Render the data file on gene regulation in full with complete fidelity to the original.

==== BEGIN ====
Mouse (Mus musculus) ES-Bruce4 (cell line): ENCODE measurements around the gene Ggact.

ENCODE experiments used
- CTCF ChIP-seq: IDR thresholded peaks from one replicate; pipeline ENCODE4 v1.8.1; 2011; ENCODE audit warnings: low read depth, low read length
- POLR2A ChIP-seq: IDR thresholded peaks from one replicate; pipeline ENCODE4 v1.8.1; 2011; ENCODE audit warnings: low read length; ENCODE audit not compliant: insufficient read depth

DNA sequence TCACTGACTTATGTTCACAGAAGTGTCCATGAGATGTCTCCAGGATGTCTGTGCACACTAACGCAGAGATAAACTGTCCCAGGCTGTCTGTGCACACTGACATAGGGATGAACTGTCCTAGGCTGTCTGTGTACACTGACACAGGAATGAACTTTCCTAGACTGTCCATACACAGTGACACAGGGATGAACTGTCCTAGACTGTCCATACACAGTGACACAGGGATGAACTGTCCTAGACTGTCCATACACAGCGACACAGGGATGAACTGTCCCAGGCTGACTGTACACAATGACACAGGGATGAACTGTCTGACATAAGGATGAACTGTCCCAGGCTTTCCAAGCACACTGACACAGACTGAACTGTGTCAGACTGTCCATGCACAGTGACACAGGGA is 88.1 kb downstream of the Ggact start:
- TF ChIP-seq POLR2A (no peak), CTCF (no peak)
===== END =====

Mouse (Mus musculus) ES-Bruce4 (cell line): ENCODE measurements around the gene Ggact.

ENCODE experiments used
- CTCF ChIP-seq: IDR thresholded peaks from one replicate; pipeline ENCODE4 v1.8.1; 2011; ENCODE audit warnings: low read depth, low read length
- POLR2A ChIP-seq: IDR thresholded peaks from one replicate; pipeline ENCODE4 v1.8.1; 2011; ENCODE audit warnings: low read length; ENCODE audit not compliant: insufficient read depth

DNA sequence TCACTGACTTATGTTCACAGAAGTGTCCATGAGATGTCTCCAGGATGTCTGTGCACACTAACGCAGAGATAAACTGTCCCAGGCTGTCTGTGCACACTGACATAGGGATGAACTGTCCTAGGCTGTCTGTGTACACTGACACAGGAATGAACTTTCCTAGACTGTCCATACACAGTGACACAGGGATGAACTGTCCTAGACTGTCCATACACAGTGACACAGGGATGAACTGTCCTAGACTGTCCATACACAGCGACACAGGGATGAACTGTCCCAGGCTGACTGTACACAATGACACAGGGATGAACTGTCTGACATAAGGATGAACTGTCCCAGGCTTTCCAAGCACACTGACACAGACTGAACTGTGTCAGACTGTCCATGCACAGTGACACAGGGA is 88.1 kb downstream of the Ggact start:
- TF ChIP-seq POLR2A (no peak), CTCF (no peak)